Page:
Opinion

Hergott: Fundamental rights require acceptance

Those of us who have volunteered our time to lead organizations know how it works.

It might be a business group, community group, strata council or parent advisory council.

A handful of hard working volunteers take the time to learn all the facts and understand the big picture so that the best decisions can be made for everyone else.

Inevitably, there is a minority of those ignorant of the full picture who cry foul and challenge those decisions.

The word “ignorant” is often used as an insult.

I am using it with the ever-reliable Wikipedia definition: “Ignorance is a state of being uninformed (lack of knowledge).”

Indeed, insults might be levied at those who bitch and complain without bothering to become informed but I don’t think it is fair to think any less of someone on the simple basis of being uninformed.

Perhaps I am trying to make myself feel better about my own ignorance.

I was one of the lawyers to add my name to the petition requiring a special meeting of the Law Society of British Columbia to rethink its approval of the Trinity Western University law school.

I was one of those “bitch and complainers” who challenged the decision-making of our capable leadership who volunteered their time to very carefully consider the issue on our behalf.

I did so believing that I was reasonably well informed.

My ignorance became apparent to me as my eyes were opened by the submissions made during the meeting.

The first speaker was lawyer barbara findlay (the lower case is intentional, in my respect to how this incredible woman publishes her name).

She blew my mind with her description of how backward our society had been as recently as 1977 when she was one of very few women called to the British Columbia bar.

At the time, homosexuality was seen by psychiatrists as a mental illness.

She required the certification of a psychiatrist that she was sane as a prerequisite to becoming a lawyer.

A heterosexual white guy, the closest I have ever come to feeling discrimination has been, ironically, fearing the stigma of ethnic heritage exposed by my last name (literally translated to mean “Mr. God” in German) in relation to Nazi atrocities during World War II.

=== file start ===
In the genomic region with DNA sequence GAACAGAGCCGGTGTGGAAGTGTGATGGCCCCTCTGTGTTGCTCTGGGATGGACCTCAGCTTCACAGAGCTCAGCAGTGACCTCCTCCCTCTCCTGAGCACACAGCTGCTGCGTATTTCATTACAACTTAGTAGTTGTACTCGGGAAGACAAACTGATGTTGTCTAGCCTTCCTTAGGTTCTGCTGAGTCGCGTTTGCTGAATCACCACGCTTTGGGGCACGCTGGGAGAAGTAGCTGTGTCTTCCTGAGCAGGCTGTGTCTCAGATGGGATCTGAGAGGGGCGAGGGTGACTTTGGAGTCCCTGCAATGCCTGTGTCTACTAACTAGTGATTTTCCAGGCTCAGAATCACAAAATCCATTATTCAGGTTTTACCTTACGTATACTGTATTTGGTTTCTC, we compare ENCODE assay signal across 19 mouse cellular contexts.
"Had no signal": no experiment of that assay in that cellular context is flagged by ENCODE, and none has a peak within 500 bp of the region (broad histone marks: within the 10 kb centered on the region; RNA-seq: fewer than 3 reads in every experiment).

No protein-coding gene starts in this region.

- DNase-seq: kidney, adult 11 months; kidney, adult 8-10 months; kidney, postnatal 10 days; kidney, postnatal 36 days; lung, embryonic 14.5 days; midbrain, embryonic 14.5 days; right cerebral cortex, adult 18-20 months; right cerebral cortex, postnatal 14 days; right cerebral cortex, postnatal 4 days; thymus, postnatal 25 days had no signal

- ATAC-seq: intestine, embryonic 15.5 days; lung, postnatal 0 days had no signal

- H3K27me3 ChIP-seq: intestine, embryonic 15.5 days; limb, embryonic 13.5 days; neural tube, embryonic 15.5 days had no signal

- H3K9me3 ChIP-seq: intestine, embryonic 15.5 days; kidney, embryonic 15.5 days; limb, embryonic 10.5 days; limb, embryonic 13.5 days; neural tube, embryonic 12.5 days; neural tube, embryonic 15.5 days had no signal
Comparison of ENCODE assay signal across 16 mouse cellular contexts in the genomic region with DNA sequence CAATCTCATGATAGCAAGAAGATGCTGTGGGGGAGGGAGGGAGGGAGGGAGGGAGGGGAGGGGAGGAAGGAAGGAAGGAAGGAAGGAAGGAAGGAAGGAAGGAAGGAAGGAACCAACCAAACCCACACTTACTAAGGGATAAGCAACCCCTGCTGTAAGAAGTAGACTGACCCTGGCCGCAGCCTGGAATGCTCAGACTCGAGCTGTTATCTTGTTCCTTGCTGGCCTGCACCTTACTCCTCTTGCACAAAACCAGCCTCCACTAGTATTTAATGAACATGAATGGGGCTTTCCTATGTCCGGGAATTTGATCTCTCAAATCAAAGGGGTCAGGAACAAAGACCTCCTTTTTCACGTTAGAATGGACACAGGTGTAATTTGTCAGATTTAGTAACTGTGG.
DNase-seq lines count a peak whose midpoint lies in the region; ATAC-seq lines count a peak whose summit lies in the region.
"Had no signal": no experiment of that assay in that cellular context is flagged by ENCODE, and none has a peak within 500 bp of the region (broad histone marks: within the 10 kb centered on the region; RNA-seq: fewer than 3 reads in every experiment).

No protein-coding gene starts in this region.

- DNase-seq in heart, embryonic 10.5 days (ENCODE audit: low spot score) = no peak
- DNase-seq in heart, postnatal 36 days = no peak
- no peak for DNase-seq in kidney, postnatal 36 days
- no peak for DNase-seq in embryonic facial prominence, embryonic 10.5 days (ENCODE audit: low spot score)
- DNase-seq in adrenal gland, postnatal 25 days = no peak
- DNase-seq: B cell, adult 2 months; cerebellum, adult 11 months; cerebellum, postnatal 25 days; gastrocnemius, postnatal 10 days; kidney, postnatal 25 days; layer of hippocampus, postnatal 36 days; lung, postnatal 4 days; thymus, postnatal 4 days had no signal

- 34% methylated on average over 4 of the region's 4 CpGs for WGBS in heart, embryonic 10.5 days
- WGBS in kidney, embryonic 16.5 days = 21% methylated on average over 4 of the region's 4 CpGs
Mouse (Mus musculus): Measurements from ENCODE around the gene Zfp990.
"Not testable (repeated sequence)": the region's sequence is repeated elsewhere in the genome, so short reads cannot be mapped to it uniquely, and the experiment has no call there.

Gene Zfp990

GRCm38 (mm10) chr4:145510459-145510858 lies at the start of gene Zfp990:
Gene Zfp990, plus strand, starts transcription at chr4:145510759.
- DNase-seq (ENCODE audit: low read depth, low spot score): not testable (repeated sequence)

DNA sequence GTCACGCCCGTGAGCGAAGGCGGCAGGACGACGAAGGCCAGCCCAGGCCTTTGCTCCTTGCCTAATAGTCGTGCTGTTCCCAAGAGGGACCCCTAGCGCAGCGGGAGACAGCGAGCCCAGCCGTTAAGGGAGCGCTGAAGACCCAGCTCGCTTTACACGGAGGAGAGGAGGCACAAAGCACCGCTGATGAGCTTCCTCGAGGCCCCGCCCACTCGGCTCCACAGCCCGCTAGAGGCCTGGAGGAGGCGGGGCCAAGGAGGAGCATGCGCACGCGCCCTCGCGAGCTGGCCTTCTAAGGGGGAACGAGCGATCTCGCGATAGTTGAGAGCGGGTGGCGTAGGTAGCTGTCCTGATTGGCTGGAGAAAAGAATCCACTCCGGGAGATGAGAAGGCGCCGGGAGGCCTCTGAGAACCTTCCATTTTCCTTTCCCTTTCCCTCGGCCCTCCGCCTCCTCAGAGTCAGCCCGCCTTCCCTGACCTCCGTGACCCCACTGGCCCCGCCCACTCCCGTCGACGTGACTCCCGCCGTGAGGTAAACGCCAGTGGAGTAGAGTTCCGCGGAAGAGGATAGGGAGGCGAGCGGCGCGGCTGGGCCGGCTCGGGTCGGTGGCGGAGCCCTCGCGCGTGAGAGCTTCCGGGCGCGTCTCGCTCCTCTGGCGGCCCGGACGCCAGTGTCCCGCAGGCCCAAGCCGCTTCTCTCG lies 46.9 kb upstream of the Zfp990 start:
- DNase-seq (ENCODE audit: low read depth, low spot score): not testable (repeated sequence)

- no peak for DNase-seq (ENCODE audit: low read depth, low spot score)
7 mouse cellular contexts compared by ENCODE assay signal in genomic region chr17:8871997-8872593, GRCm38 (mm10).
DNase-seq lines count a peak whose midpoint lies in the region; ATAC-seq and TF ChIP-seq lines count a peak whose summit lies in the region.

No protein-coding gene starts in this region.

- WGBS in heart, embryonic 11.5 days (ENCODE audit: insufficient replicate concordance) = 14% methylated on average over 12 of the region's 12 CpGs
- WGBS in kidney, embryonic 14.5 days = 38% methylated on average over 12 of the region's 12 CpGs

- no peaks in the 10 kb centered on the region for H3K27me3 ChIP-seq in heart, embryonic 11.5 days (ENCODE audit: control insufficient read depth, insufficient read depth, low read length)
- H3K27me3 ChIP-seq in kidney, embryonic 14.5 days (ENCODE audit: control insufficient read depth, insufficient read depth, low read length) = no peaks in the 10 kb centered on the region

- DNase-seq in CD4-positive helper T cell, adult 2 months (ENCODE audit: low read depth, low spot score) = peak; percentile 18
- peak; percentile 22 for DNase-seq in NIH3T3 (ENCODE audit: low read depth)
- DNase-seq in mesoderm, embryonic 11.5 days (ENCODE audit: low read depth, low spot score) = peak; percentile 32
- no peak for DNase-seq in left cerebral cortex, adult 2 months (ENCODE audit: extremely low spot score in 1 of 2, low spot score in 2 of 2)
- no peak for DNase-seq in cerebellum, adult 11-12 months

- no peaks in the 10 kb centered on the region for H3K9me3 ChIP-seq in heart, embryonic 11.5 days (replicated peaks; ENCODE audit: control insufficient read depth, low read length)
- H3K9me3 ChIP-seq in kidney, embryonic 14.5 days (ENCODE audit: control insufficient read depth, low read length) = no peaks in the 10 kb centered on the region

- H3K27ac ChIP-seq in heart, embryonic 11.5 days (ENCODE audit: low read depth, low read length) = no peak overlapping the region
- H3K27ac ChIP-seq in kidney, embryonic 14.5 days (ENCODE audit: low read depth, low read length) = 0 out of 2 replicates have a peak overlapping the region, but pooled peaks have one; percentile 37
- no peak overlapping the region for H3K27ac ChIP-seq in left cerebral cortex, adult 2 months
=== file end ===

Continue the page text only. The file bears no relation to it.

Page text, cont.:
Findlay has noted that gay sex was still a criminal offence in Canada in 1967 when she first realized she was a lesbian.

As I type this, I am learning from international news that there are still areas in the United States of America where young people undergo “conversion therapy” in failed attempts to “cure” sexual orientation.

I was also struck by the comments of another speaker, Michael Mulligan.

I had walked into the meeting with the perspective that there was a debate between equally important rights and freedoms, i.e. the freedom of religion versus the freedom to be free from discrimination on the basis of sexual orientation.

Mr. Mulligan opened my eyes to the notion that the two rights and freedoms are nowhere close to being equal—one being a freedom of belief and dogma; the other being a right to be free from harm.

How could a right to beliefs, when butting up against a right to be free from harm, ever be on an equal footing?

How ironic, by the way, that we were discussing these competing rights when religion was a key factor in the oppression of those of alternate sexual orientation in the first place.

The harms from this form of discrimination have become less and less dramatic in our province and our country, but they continue.

I am learning that we must be vigilant to stand up against those continuing harms, including those at Trinity Western University.

I went to the meeting with Jill Bishop, a new lawyer whose ceremony of being called to the bar had been just the day before. We made history together, along with an overwhelming majority of British Columbia lawyers who said no to Trinity Western University’s law program.

Bishop was prepared to add her voice to the meeting, but there were already too many like-minded lawyers lined up at microphones.

She was going to express her prediction that her grandchildren will look back on that historic day and wonder, aghast, how the point could have been debated in the first place.

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